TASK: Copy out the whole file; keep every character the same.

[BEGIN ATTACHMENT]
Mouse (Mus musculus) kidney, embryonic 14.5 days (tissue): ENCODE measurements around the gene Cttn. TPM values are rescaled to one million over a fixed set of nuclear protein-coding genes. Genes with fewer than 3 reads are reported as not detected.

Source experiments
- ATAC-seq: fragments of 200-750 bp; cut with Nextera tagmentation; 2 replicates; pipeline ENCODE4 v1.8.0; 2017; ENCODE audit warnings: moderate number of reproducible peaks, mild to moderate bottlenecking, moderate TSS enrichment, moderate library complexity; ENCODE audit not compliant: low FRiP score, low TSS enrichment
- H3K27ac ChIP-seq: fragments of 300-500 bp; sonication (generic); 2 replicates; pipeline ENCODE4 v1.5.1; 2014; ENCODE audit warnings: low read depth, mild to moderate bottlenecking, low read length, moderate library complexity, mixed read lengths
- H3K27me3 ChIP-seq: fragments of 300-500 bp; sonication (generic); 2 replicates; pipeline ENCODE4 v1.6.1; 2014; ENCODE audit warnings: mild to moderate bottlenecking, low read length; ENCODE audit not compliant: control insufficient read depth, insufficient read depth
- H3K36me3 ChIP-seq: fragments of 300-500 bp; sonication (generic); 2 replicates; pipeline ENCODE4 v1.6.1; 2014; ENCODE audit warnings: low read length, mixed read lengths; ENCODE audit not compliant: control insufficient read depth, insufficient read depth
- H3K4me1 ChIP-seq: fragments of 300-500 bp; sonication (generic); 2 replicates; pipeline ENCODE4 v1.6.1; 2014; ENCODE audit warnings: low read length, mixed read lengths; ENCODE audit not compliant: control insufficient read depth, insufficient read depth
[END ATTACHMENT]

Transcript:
Mouse (Mus musculus) kidney, embryonic 14.5 days (tissue): ENCODE measurements around the gene Cttn. TPM values are rescaled to one million over a fixed set of nuclear protein-coding genes. Genes with fewer than 3 reads are reported as not detected.

Source experiments
- ATAC-seq: fragments of 200-750 bp; cut with Nextera tagmentation; 2 replicates; pipeline ENCODE4 v1.8.0; 2017; ENCODE audit warnings: moderate number of reproducible peaks, mild to moderate bottlenecking, moderate TSS enrichment, moderate library complexity; ENCODE audit not compliant: low FRiP score, low TSS enrichment
- H3K27ac ChIP-seq: fragments of 300-500 bp; sonication (generic); 2 replicates; pipeline ENCODE4 v1.5.1; 2014; ENCODE audit warnings: low read depth, mild to moderate bottlenecking, low read length, moderate library complexity, mixed read lengths
- H3K27me3 ChIP-seq: fragments of 300-500 bp; sonication (generic); 2 replicates; pipeline ENCODE4 v1.6.1; 2014; ENCODE audit warnings: mild to moderate bottlenecking, low read length; ENCODE audit not compliant: control insufficient read depth, insufficient read depth
- H3K36me3 ChIP-seq: fragments of 300-500 bp; sonication (generic); 2 replicates; pipeline ENCODE4 v1.6.1; 2014; ENCODE audit warnings: low read length, mixed read lengths; ENCODE audit not compliant: control insufficient read depth, insufficient read depth
- H3K4me1 ChIP-seq: fragments of 300-500 bp; sonication (generic); 2 replicates; pipeline ENCODE4 v1.6.1; 2014; ENCODE audit warnings: low read length, mixed read lengths; ENCODE audit not compliant: control insufficient read depth, insufficient read depth